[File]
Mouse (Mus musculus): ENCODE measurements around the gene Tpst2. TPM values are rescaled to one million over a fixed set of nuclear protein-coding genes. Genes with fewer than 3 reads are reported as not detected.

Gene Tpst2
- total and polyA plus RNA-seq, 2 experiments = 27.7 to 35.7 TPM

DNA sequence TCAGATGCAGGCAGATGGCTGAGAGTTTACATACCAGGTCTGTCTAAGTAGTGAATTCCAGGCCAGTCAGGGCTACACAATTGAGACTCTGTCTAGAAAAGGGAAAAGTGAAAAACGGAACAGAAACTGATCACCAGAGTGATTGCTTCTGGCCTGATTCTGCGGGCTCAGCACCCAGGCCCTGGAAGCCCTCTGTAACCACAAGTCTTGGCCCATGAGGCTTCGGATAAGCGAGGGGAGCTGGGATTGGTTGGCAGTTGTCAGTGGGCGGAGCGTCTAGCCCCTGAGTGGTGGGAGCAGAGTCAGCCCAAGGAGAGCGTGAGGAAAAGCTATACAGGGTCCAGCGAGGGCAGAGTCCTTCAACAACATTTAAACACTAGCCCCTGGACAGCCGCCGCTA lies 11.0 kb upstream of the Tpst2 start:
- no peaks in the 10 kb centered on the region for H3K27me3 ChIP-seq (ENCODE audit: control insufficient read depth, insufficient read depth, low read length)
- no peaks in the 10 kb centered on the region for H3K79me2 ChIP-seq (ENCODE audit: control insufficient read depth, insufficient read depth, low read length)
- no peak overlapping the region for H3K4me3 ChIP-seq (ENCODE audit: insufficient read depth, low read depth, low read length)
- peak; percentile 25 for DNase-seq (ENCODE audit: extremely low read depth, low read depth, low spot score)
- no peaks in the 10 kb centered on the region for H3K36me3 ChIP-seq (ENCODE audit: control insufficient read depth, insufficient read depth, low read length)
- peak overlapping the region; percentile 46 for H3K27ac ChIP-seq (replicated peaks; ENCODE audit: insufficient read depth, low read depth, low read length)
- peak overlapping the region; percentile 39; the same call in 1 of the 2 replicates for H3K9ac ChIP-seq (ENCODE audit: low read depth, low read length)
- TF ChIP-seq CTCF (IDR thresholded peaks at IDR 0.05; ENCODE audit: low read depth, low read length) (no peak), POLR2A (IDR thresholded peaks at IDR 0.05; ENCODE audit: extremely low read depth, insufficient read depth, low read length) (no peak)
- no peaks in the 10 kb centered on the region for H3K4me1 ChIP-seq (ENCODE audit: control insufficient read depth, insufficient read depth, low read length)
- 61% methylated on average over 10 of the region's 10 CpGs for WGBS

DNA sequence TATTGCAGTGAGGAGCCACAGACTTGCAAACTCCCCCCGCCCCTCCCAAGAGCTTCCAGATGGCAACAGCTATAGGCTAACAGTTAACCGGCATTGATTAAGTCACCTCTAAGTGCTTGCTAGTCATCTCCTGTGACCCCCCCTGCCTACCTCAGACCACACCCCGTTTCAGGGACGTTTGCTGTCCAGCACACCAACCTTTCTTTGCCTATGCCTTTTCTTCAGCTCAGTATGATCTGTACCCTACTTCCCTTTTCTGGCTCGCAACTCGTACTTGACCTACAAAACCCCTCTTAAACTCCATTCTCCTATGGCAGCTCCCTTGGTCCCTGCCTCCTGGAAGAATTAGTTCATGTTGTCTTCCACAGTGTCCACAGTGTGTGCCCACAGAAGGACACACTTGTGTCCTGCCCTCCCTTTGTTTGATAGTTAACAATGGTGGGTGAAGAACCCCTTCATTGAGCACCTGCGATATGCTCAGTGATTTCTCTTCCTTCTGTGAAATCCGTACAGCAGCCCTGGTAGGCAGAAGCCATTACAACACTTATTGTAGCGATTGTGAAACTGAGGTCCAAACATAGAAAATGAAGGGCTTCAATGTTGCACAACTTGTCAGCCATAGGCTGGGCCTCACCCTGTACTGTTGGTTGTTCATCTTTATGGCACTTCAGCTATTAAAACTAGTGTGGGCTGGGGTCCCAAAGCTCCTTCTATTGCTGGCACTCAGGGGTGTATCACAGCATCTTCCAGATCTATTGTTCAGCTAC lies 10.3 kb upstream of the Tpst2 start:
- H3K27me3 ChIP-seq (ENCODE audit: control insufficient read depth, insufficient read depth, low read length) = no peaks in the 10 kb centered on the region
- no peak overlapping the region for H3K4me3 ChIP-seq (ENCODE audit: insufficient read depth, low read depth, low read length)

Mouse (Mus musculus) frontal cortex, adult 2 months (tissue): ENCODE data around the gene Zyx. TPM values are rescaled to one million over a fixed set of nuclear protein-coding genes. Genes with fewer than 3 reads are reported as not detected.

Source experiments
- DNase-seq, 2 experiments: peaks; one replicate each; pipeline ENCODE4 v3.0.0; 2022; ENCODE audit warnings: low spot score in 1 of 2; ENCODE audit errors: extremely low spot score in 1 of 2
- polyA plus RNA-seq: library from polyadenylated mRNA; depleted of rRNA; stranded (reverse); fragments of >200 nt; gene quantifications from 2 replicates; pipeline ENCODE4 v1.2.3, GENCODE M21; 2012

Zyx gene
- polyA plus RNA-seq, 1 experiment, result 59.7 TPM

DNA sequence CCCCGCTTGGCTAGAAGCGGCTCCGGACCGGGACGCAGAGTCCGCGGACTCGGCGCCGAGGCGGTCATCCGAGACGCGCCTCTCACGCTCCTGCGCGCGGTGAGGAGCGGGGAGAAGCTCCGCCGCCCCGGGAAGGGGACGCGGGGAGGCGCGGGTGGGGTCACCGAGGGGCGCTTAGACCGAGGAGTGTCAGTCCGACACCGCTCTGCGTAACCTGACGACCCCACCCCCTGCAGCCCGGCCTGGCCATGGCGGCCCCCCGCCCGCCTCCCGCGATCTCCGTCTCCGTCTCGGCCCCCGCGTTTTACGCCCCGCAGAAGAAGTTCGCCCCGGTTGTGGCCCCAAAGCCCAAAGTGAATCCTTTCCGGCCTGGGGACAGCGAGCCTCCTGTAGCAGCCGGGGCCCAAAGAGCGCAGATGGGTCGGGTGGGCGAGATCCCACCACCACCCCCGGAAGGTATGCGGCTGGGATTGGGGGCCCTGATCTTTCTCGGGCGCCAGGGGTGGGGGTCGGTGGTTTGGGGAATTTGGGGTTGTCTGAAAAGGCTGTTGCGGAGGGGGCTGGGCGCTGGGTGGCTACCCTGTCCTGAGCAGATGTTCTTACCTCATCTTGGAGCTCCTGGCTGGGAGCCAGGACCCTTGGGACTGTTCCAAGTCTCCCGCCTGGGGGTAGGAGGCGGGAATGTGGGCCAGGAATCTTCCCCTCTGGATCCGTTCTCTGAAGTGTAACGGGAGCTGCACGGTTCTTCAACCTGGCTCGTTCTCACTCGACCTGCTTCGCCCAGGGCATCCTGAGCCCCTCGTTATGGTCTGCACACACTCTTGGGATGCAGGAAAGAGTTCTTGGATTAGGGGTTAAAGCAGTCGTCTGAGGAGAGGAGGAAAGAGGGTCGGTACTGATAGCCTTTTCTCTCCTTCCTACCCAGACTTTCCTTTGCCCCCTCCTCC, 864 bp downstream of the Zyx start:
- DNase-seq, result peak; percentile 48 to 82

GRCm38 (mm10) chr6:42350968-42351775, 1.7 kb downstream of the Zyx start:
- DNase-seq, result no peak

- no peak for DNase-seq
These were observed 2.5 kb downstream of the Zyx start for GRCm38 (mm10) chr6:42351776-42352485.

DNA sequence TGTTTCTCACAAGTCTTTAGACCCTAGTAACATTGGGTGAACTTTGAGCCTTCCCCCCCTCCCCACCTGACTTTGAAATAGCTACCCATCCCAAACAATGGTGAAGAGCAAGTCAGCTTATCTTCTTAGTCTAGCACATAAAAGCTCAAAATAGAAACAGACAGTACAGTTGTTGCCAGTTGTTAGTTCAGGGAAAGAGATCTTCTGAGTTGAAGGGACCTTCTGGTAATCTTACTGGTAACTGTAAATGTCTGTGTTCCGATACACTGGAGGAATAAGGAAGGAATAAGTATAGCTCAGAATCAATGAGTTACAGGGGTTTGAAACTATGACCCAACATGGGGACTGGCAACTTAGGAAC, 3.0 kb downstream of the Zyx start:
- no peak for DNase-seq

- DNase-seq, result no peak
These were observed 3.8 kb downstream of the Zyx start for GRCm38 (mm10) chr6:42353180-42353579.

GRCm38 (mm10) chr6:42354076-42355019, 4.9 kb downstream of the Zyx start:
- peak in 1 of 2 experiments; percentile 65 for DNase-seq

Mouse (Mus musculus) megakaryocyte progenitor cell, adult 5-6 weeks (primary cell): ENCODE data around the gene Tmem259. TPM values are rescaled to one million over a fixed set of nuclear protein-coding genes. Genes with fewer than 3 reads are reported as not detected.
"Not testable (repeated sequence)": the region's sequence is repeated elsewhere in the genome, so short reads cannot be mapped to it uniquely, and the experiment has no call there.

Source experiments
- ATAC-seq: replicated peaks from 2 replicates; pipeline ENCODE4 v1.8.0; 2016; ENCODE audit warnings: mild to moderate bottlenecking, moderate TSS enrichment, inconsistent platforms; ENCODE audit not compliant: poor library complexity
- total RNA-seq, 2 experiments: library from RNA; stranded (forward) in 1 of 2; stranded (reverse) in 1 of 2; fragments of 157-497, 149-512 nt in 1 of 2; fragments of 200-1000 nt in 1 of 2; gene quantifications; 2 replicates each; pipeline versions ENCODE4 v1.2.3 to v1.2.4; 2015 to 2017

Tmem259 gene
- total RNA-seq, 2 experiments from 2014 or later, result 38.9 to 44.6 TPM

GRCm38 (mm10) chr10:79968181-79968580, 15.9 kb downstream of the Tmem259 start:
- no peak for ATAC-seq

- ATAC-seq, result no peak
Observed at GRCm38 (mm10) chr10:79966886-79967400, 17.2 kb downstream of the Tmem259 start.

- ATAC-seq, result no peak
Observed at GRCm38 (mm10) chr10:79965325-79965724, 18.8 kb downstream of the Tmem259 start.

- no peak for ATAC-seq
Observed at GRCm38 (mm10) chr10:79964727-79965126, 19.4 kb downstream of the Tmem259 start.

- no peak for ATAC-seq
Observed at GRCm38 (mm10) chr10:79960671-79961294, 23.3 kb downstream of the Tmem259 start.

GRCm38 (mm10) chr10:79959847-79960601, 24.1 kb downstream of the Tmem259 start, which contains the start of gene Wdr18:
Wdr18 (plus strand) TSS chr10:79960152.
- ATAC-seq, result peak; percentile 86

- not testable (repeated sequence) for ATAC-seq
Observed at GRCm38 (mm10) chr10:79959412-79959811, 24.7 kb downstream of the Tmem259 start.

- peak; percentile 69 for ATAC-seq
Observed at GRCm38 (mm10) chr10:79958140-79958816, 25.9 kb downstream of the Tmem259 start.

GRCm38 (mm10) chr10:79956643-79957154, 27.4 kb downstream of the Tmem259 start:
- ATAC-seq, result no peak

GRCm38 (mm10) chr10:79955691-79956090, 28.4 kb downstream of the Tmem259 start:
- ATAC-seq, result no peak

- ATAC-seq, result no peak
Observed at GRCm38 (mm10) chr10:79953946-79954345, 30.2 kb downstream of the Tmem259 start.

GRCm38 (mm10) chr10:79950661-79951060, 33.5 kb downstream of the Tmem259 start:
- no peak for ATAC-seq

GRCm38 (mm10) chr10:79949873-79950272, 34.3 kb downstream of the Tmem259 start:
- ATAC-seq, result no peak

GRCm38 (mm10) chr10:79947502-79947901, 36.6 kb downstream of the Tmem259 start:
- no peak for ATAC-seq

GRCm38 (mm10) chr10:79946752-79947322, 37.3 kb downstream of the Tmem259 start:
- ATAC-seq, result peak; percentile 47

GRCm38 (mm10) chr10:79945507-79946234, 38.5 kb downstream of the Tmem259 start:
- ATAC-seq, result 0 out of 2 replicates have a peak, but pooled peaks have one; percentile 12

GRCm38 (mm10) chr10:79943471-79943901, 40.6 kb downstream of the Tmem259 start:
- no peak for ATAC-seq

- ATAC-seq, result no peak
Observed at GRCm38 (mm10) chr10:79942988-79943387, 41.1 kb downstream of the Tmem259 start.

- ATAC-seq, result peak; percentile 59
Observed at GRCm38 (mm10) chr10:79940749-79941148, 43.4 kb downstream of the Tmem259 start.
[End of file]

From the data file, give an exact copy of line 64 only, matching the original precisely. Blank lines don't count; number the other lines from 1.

- ATAC-seq, result no peak